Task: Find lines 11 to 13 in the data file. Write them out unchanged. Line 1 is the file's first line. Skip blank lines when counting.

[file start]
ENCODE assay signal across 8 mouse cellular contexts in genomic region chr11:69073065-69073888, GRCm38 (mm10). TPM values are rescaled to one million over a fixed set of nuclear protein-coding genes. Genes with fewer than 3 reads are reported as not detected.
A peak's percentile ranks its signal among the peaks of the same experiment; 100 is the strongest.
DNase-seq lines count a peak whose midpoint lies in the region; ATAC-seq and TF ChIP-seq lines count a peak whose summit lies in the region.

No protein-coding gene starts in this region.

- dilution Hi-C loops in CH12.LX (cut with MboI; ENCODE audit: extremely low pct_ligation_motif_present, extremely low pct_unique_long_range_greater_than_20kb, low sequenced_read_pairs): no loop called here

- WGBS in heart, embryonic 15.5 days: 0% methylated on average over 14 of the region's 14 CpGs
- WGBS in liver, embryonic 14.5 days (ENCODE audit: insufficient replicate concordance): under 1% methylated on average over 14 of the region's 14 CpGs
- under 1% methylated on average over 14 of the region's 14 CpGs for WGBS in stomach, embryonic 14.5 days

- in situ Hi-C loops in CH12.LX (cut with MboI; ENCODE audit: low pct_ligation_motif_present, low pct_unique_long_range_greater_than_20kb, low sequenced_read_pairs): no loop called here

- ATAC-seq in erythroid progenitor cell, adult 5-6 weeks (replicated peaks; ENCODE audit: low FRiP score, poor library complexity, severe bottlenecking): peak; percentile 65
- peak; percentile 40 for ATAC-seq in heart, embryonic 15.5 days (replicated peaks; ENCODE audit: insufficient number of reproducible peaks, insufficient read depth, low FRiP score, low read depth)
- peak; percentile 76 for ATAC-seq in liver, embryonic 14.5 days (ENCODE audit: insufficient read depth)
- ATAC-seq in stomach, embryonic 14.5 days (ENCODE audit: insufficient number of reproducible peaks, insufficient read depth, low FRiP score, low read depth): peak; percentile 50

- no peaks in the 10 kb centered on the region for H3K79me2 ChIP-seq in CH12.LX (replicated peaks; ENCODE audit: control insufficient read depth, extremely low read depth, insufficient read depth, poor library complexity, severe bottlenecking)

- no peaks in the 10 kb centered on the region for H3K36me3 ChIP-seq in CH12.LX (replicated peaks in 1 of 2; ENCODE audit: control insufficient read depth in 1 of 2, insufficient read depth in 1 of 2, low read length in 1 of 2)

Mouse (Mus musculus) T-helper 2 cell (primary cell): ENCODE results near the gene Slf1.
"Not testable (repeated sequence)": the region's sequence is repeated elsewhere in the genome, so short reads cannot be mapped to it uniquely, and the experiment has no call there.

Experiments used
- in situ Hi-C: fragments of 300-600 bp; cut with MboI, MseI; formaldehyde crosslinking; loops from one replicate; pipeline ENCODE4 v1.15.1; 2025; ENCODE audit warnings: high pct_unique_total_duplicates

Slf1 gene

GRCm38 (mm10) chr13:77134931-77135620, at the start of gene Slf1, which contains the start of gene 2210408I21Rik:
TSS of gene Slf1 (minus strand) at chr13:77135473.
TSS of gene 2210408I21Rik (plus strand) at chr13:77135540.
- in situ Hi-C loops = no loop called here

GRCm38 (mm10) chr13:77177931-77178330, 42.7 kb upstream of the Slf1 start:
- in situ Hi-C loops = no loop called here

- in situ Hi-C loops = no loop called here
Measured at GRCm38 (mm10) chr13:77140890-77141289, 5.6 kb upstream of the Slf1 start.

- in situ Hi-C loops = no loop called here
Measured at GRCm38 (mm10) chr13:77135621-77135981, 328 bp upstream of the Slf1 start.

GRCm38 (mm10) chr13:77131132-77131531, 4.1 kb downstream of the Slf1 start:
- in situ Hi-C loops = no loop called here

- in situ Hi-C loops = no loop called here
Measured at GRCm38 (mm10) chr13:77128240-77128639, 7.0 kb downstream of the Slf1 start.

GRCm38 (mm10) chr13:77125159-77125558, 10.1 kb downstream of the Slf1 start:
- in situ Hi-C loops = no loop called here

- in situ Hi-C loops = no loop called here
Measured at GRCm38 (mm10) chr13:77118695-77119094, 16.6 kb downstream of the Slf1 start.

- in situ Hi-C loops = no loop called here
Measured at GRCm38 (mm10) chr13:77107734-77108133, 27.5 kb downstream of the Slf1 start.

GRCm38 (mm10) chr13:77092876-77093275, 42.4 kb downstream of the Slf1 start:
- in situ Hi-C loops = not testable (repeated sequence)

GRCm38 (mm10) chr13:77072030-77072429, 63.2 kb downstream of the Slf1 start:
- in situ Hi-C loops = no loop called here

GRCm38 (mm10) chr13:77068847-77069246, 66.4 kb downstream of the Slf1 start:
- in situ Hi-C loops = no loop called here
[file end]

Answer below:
- peak; percentile 40 for ATAC-seq in heart, embryonic 15.5 days (replicated peaks; ENCODE audit: insufficient number of reproducible peaks, insufficient read depth, low FRiP score, low read depth)
- peak; percentile 76 for ATAC-seq in liver, embryonic 14.5 days (ENCODE audit: insufficient read depth)
- ATAC-seq in stomach, embryonic 14.5 days (ENCODE audit: insufficient number of reproducible peaks, insufficient read depth, low FRiP score, low read depth): peak; percentile 50